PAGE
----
I’d rather there be many competing ways of framing and analyzing and coming to conclusions about what’s happening in the world, than pretend that there’s some platonic ideal of fairness that high-end organs like The New York Times are obliged to pursue. The problem with quality journalism isn’t that the line between news and opinion is too porous; the problem is that the news lacks the courage of its reporters’ and editors’ convictions.

Marty Kaplan is the Norman Lear professor of entertainment, media and society at the USC Annenberg School for Communication. His column appears here weekly. He can be reached at martyk@jewishjournal.com.


AUDIO: The Jewish Bob Dylan (June 15, 1972)



Bernard Timberg analyzes the songs of Bob Dylan looking for Jewish themes and imagery. He identifies messianic longings in Quinn the Eskimo, references to Jewish burial practices in Masters of War, and finds significance in the fact that the initials of John Wesley Harding can be interpreted as the name of the Jewish God, YHWH. Issues such as social justice and a sense of out-sideness imbue the songs of Dylan as they do the history of the Jewish people. Timberg also interviews a number of people who knew Dylan when he was still Bob Zimmerman in an effort to investigate the Jewish roots of his music, including a woman that was at his Bar Mitzvah and a counselor at a Jewish summer camp Dylan attended as a child. Also explored are a number of myths about Dylan that touch upon his Jewish identity.

This item is part of the collection: Other Minds Archive

Date: 1972-06-15Keywords: KPFA-FM; Music; Documentary; Folk Music; Bob Dylan

Majority Rules


Let me state for the record: I am a trendsetter.

This just in, according to no less an authority than The New York Times. Based on their most
recent census analysis, more American women are living without a husband than with one.

Yes, that’s right: 51 percent of women in 2005 said they were living without a spouse, compared to 35 percent in 1950. Living without a spouse doesn’t exactly mean single in the traditional sense of the word, if there is a traditional sense of the word. Some are living with partners (“in sin”), some have been married and are now widowed or divorced, and some, like me, just haven’t married yet because women are marrying later in life.

Incidentally, in 2005, married couples became a minority of all American households for the first time.


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It’s comforting to know that at least I’m part of a majority.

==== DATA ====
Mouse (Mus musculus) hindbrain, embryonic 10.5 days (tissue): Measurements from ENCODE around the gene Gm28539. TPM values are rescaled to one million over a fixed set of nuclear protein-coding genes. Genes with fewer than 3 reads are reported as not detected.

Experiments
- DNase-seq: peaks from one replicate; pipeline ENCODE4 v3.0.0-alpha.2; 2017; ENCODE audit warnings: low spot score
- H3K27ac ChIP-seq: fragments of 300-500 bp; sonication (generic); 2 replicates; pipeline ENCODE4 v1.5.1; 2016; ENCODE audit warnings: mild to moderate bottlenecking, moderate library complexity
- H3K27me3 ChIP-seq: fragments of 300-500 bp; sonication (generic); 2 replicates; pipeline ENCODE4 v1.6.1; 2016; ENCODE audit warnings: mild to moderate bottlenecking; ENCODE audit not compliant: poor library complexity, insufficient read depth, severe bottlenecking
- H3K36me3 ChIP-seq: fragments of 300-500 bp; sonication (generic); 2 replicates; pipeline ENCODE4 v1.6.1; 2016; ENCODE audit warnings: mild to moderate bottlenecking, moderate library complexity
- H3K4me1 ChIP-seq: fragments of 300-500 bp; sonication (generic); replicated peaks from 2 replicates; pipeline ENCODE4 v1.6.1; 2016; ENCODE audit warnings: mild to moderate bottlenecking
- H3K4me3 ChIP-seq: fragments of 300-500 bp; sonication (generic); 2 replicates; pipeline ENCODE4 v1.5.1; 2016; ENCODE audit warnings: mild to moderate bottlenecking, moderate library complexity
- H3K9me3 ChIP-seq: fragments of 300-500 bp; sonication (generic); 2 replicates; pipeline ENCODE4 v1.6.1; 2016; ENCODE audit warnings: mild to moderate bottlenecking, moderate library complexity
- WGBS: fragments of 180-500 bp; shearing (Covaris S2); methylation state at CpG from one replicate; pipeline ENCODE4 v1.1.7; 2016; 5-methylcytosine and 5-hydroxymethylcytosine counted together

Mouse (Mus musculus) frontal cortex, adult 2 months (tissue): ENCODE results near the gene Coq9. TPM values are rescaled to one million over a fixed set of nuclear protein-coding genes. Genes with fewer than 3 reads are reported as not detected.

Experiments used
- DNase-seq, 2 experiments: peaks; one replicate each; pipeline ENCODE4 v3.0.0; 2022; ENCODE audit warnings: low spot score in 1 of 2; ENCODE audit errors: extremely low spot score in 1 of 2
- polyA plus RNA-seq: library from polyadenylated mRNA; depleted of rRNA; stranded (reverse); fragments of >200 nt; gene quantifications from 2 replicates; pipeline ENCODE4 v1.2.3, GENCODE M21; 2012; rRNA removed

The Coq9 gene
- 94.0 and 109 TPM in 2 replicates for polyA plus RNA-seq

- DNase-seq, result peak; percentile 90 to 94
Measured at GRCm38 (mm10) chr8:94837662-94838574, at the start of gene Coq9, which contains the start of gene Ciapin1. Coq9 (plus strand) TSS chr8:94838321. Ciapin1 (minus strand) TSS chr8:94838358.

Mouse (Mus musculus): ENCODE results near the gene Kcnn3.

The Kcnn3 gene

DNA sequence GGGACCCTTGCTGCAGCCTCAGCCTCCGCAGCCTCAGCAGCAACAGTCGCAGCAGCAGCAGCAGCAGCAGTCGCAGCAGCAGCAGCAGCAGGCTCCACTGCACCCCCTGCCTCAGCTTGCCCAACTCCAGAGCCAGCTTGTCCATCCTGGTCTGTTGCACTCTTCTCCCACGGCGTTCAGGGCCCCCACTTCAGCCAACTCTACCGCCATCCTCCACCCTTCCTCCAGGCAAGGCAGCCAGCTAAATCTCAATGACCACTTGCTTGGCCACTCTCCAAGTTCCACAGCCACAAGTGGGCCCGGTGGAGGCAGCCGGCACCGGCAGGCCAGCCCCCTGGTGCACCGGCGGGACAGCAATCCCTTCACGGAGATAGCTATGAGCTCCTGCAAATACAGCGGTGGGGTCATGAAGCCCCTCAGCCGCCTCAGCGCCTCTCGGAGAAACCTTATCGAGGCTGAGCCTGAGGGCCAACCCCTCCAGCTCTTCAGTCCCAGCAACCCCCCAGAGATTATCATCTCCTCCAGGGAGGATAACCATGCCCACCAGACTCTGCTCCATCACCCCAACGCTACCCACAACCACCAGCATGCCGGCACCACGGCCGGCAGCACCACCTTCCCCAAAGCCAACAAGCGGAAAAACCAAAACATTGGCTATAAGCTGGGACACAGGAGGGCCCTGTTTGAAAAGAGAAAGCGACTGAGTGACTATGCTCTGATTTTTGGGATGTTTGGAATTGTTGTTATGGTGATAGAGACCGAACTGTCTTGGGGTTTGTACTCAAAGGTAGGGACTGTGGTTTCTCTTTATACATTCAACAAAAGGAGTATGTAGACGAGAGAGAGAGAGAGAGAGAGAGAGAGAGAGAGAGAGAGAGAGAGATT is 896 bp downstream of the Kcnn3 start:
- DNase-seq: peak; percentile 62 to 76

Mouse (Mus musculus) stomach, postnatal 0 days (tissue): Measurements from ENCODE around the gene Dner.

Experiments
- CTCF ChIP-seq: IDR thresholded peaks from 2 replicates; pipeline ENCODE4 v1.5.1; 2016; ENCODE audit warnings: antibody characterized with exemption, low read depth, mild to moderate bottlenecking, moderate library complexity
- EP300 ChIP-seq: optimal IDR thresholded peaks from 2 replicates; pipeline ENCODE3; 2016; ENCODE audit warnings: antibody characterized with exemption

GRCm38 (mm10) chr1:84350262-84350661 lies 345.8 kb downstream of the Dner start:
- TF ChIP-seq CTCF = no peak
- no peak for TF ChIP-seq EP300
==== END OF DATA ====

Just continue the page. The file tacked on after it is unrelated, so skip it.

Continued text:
So here’s what I’m wondering: If this trend continues, and, say, in a couple of decades the numbers shift so they’re the opposite of those in the 1950s, and only 35 percent of adults are married, what would the world be like? I mean, what would it be like for a nonmarried person?

You’d be at a meal with a group of people and everyone would be mingling with each other and having fun, and all of a sudden one man says, “We’re married.”

A silence would fall on the table, like in the old days, when someone confessed to being … single.

Finally someone would break the silence: “How long have you been married?”

“Ten years,” the “wife” would say.

Again the silence, and you are the one to ask what no one else could say. “But you’re so young! How old are you anyway?”

When it dawns on the crowd that the two are both 35 and have been married since they were 25, shock turns to disbelief, and the ice breaks. Everyone has questions. They’ve all forgotten their fun, single, happy life for a moment and turn to talk to this anomaly.
“Why do you think you’re still married?”

“I mean, are you even trying? Do you just stay home with each other?”
“Do you think maybe you’re too un-picky? I mean, maybe if you were more selective you wouldn’t be married.”

“God, it must be so hard for you to be married at your age,” someone would say, sort of sympathetically, but mostly inordinately relieved for herself that she’s not in that position.

“I think I may know someone else who’s married,” one man would add, trying to be helpful. Then he’d remember: “No, forget it, they split up.”

Soon, of course, the conversation would turn to fertility, as it always does in these situations.

“Aren’t you worried about your biological clock? I mean, you’re not getting any younger, and there still might be time to have children with other people. I guess you could always freeze your eggs — lots of married people are doing that these days, I hear. Why, this one friend of mine paid $100,000 in fertility treatments and got three viable eggs!”